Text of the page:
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I am writting a program to remove the duplicate values from an array, is any way to optimize code by removing one loop?

var arr=[10,20,30,20,40,10],
newarr=[];
var foo=function(ele, index, array){
     match=array[index];
  for(var m in newarr){
  if(newarr[m]==match)
    return true;  
  }
  newarr.push(match);
};
arr.forEach(foo);
console.log(newarr);
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3 Answers 3

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Yes, there is.

Your current solution has a O(n²) runtime complexity which is worse then necessary.

By sorting the array and then only marching once, comparing only neighboring elements, extracting unique elements costs only O(n * log(n)).

var arr=[10,20,30,20,40,10];

function uniqueBySorting(array) {
  var sortedArray = array.slice().sort(function(a, b) {
    return a > b ? 1 : 0;
  });
  var result = [];

  result.push(sortedArray[0]);
  for (var i = 1, length = sortedArray.length; i < length; i++) {
    if (sortedArray[i] !== sortedArray[i - 1]) {
      result.push(sortedArray[i]);
    }
  }
  return result;
}

console.log(uniqueBySorting(arr));

However, that comes at the cost of loosing the sort order, which might not be desired. If the sort order matters, use a hashed set for remembering which elements you already encountered instead of the inner loop, so you finally end up with a O(n) complexity.

var arr=[10,20,30,20,40,10];

function uniqueWithObjectHashSet(array) {
  var hashSet = {}, result = [];
  array.forEach(function(element) {
    if (!element in hashSet) {
      newarr.push(element);
      hashSet[element] = true;
    }
  });
  return result;
}

console.log(uniqueWithObjectHashSet(arr));

Inserting elements into a hash set and looking them up requires only constant time, opposed to the linear time required for iterating over the target array.

Technically JS does not have any native hashset implementation, but lucky for you most JS engines tend to implement objects as hashsets internally (unless the JIT can identify properties with constant names), so you can abuse that behavior.

See Hashset in Javascript for more information on the last point.

Comparison of the HashSet implementation (including @hindmost's variant) to previous solutions: http://jsperf.com/cr-57581/7

Not surprising, all versions with nested loops are left far behind. As of April 2015, the hashSet version using Array.prototype.forEach is by far the fastest algorithm in Firefox. In Chrome with V8 however, the sorting based solution is much faster, most likely due to a more efficient implementation of Array.prototype.sort.

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  • \$\begingroup\$ Can write the code, this theory will easier to understand with some example. \$\endgroup\$
    – fruitjs
    Apr 28, 2015 at 7:37
  • \$\begingroup\$ @user3534656 Code samples for O(n*log(n)) and O(n) variants added. No guarantees on the runtime of the latter solution though, it depends too much on how much additional book keeping the corresponding JS engine performs. \$\endgroup\$
    – Ext3h
    Apr 28, 2015 at 9:36
  • \$\begingroup\$ The hash solution won't handle a number of cases such as "1" vs 1 or arrays or objects etc \$\endgroup\$
    – megawac
    Apr 29, 2015 at 17:36
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As @Ext3h pointed, you can use a hash object storing unique values from the original array which you can use to determine whether to add the current value from the original array to the result array. In this case you will have plain loop with O(n) complexity (apart from time of hash access).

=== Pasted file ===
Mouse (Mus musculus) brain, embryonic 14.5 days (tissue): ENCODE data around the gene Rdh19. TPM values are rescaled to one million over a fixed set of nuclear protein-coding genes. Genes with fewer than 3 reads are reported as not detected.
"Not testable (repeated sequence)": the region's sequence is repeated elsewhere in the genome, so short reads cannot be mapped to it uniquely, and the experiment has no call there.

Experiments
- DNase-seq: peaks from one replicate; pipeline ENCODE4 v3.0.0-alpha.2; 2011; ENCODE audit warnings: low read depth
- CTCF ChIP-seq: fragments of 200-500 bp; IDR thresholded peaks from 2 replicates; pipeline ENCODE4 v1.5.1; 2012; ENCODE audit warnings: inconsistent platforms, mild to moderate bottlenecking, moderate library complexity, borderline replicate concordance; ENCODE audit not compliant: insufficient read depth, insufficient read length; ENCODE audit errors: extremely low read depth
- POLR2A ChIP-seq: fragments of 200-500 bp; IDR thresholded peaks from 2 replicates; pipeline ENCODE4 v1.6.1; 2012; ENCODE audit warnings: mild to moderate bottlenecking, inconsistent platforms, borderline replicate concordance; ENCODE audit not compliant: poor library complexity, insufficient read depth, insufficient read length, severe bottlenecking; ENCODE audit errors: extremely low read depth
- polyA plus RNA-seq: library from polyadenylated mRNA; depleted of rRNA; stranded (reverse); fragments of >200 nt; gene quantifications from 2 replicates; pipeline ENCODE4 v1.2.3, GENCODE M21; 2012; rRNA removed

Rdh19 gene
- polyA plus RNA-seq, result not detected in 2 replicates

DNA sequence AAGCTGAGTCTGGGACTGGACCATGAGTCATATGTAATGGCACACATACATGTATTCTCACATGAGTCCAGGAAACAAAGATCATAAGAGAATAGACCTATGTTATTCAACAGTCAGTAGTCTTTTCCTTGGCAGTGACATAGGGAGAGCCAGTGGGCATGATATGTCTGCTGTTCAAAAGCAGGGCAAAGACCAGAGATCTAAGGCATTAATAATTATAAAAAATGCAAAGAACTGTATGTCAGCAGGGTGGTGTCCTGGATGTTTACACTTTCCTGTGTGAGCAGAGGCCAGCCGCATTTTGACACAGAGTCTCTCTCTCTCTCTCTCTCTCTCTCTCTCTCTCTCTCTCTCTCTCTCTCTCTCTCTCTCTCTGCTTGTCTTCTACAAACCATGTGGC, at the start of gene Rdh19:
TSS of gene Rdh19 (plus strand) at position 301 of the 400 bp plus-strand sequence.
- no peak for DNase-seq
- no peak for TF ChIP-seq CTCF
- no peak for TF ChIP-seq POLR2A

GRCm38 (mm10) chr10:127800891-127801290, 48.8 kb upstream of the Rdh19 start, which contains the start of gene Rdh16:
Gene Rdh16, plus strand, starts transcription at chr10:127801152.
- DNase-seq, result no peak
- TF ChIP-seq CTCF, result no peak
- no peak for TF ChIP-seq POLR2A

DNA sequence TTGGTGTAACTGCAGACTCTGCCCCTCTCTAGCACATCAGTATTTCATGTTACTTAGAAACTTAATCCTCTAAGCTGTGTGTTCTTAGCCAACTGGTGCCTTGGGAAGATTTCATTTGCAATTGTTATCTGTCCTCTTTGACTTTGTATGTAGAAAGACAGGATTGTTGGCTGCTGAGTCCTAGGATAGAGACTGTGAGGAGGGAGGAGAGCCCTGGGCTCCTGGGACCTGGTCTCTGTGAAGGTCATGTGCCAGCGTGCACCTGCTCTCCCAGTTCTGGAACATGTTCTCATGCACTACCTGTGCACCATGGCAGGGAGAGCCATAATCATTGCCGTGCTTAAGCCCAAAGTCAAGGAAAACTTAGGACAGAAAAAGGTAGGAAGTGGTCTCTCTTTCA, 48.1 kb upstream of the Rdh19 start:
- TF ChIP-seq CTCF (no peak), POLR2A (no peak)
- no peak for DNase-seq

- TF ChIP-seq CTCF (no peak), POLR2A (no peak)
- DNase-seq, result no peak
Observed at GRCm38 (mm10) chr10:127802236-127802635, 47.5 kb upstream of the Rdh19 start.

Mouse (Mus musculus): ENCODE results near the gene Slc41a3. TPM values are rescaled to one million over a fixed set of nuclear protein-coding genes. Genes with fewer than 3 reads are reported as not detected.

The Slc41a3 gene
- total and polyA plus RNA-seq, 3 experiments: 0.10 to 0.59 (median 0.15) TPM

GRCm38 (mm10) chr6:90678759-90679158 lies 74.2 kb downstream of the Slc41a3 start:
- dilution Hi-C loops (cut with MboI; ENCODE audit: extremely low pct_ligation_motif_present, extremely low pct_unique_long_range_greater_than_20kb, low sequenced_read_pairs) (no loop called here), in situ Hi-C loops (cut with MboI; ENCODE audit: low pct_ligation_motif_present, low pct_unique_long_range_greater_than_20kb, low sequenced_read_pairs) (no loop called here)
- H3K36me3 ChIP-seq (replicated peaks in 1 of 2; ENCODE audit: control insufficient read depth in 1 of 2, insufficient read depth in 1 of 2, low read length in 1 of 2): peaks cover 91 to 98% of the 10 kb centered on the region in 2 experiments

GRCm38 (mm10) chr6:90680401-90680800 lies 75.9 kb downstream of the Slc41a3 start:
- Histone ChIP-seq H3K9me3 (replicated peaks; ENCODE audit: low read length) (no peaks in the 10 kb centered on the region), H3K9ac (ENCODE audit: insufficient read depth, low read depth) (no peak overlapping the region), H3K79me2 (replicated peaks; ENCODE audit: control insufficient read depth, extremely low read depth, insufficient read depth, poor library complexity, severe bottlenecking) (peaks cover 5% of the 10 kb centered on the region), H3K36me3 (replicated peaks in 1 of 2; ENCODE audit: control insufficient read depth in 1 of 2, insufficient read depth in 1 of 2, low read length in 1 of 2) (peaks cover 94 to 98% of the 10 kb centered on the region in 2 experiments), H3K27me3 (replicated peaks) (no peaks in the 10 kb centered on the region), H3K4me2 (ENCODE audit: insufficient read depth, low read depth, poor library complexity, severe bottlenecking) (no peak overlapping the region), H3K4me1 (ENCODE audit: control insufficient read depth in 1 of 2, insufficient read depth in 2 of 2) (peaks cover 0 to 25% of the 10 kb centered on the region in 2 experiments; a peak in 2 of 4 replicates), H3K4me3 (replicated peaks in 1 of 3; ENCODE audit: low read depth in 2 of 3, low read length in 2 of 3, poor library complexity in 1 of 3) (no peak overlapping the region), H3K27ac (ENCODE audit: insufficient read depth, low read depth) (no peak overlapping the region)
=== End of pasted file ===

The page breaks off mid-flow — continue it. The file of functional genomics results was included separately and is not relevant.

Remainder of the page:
var hash = {}, newarr = [];
for (var i = 0; i < arr.length; i++) {
    var v = arr[i];
    if (v in hash) continue;
    newarr.push(v);
    hash[v] = true;
}
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  • \$\begingroup\$ I linked a jsperf in my awnser, including your version using the native for loop, and a refined version of mine removing the unnecessary .toString(). The good new is: Both solutions are faster than any other non-ES6 solution. The surprising part is: For larger arrays, Array.forEach beats the native for loop by factor 2 in Firefox. In Chrome V8 however, the more efficient implementation of Array.sort makes the sorting version faster for about every reasonable input size. \$\endgroup\$
    – Ext3h
    Apr 29, 2015 at 8:14
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With ES5 support (IE9 and higher), you can use .filter() to do it concisely:

var newArr = arr.filter(function(element, index, originalArray) {
    return originalArray.indexOf(element) === index;
});

Let's explain:

  • arr.filter - Takes a filter function and returns a new array with only the items for which the filter function returned true.
  • function(element, index, originalArray) { - The filter function takes 3 arguments, and the engine loops over the array and fills them automatically for each item. The first is the current element, the second is the current index, and the third is always the original array.
  • originalArray.indexOf(element) === index; - indexOf returns the first time the passed item is found in the array. So if that's not equal to the current index, there's a duplicate, and we return false (so the element won't be found in the new array)
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  • \$\begingroup\$ I don't think the O(n) statement holds: Complexity of Array.indexOf in Javascript So using indexOf basically results in the same O(n²) complexity as the naive solution, just written in a shorter form. \$\endgroup\$
    – Ext3h
    Apr 28, 2015 at 8:41
  • \$\begingroup\$ @Ext3h You're right! I've forgotten that indexOf is another O(n). My bad. corrected. \$\endgroup\$ Apr 28, 2015 at 8:43

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